Therese here. Today’s guest is debut author Mia March. Mia’s novel, The Meryl Streep Movie Club, seems to be taking over the world: It’s set to be translated in over *15* languages, and reviewers love it. Romantic Times called it “meaningful women’s fiction,” and said the sometimes (read: often) prickly Kirkus: a “heartwarming, spirit-lifting read just in time for beach season.” (Read the full review HERE.) What’s the book about?
Two sisters and the cousin they grew up with after a tragedy are summoned home to their family matriarch’s inn on the coast of Maine for a shocking announcement. Suddenly, Isabel, June, and Kat are sharing the attic bedroom–and barely speaking. But when innkeeper Lolly asks them to join her and the guests in the parlor for weekly Movie Night–it’s Meryl Streep month–they find themselves sharing secrets, talking long into the night–and questioning everything they thought they knew about life, love, and one another.
Each woman sees her complicated life reflected through the magic of cinema: Isabel’s husband is having an affair, and an old pact may keep her from what she wants most . . . June has promised her seven-year-old son that she’ll somehow find his father, who he’s never known . . . and Kat is ambivalent about accepting her lifelong best friend’s marriage proposal. Through everything, Lolly has always been there for them, and now Isabel, June, Kat–and Meryl–must be there for her. Finding themselves. Finding each other. Finding a happy ending.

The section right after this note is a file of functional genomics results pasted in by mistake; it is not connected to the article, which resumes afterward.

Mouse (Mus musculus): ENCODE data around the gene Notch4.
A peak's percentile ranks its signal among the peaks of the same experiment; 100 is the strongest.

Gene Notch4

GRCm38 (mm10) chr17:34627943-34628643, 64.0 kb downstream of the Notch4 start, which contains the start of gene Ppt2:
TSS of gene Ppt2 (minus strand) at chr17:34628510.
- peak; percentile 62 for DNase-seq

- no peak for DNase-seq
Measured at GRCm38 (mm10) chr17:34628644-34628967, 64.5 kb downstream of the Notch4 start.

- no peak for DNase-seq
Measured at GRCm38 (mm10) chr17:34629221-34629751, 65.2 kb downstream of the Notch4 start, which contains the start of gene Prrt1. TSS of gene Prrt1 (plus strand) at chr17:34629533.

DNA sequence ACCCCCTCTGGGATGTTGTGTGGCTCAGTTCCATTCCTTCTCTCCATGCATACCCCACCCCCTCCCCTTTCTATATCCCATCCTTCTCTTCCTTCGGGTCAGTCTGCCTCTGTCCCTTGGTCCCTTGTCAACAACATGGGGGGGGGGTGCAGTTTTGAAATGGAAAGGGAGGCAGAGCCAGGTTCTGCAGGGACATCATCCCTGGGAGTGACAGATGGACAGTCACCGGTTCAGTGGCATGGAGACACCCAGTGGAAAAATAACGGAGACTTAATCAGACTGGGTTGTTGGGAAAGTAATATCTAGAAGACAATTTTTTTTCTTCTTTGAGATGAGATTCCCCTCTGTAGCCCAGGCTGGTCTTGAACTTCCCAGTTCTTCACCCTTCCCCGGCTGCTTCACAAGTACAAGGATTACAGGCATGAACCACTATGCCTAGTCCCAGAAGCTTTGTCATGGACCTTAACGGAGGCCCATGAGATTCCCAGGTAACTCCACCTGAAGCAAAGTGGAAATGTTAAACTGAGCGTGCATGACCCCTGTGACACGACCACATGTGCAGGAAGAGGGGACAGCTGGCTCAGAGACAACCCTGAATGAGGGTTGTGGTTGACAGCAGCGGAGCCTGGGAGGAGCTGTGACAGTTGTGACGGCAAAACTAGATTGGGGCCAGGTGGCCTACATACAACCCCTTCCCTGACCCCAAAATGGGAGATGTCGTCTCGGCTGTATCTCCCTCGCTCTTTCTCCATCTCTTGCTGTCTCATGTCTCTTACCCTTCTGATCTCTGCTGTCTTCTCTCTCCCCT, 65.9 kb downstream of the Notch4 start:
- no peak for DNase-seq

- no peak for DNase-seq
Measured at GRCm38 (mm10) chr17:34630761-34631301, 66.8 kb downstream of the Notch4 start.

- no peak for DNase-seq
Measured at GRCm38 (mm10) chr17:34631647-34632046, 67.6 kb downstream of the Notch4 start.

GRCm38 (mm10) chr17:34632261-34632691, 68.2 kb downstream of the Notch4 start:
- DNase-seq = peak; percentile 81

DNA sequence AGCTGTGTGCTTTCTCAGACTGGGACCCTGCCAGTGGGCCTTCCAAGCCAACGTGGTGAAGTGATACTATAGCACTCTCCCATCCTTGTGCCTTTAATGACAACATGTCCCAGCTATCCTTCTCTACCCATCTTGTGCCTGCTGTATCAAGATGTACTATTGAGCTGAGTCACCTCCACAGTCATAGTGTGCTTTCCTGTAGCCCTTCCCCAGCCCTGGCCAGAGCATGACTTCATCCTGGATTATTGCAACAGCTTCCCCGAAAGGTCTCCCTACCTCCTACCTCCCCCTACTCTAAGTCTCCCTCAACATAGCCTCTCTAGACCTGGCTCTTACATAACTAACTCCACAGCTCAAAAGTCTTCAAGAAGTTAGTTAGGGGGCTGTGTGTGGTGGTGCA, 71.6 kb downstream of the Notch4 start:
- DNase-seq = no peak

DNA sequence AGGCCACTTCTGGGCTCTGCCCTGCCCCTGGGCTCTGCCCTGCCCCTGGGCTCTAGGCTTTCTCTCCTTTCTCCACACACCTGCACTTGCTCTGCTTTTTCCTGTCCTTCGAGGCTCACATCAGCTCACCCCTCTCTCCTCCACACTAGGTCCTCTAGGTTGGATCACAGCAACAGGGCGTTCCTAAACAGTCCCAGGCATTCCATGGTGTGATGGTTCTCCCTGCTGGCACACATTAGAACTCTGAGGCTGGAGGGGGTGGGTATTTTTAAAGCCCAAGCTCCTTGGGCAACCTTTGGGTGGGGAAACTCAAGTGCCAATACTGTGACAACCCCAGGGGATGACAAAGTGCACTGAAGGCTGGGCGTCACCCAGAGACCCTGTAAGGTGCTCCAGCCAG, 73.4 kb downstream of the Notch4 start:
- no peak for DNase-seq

I’m thrilled she’s with us today to talk about igniting the idea for a novel until it’s a full-bodied flame of possibility. Enjoy!
Inspiration and the “Yeah, but…”
Six years ago, when I was going through a divorce, I rented a bunch of Meryl Streep movies from Blockbuster (remember video stores?) and spent a sad-sack weekend on my couch with tissues and popcorn. Heartburn made me laugh for the first time in months. Out of Africa reminded me to strive. And movie after movie, I couldn’t help remembering a Thanksgiving years before, when my mother and grandmother, who weren’t getting along, joined me to watch The Bridges of Madison County. The discussion that film engendered afterward changed everything; we talked—and very openly—when we weren’t talking at all two hours earlier. Flash forward to the Meryl Streep marathon and an idea: a novel about a fractured family of women, watching Meryl Streep movies and how discussing the films might change their perspectives, their relationships, open up their views about their lives. I emailed a writer friend with my idea, and she wrote back, “Who doesn’t love Meryl Streep? But, to be honest, it sounds kind of gimmicky.”
Yeah, I guess, I remember thinking, inspiration deflating. Gimmicky. Gimmicky is bad. Gimmicky is reliance on something other than story, something other than character. It’s using and phony baloney. But I couldn’t stop thinking about those women. And the story I imagined writing didn’t feel gimmicky to me; it felt like a story about characters, about family and estrangements, and how people find their way back to one another.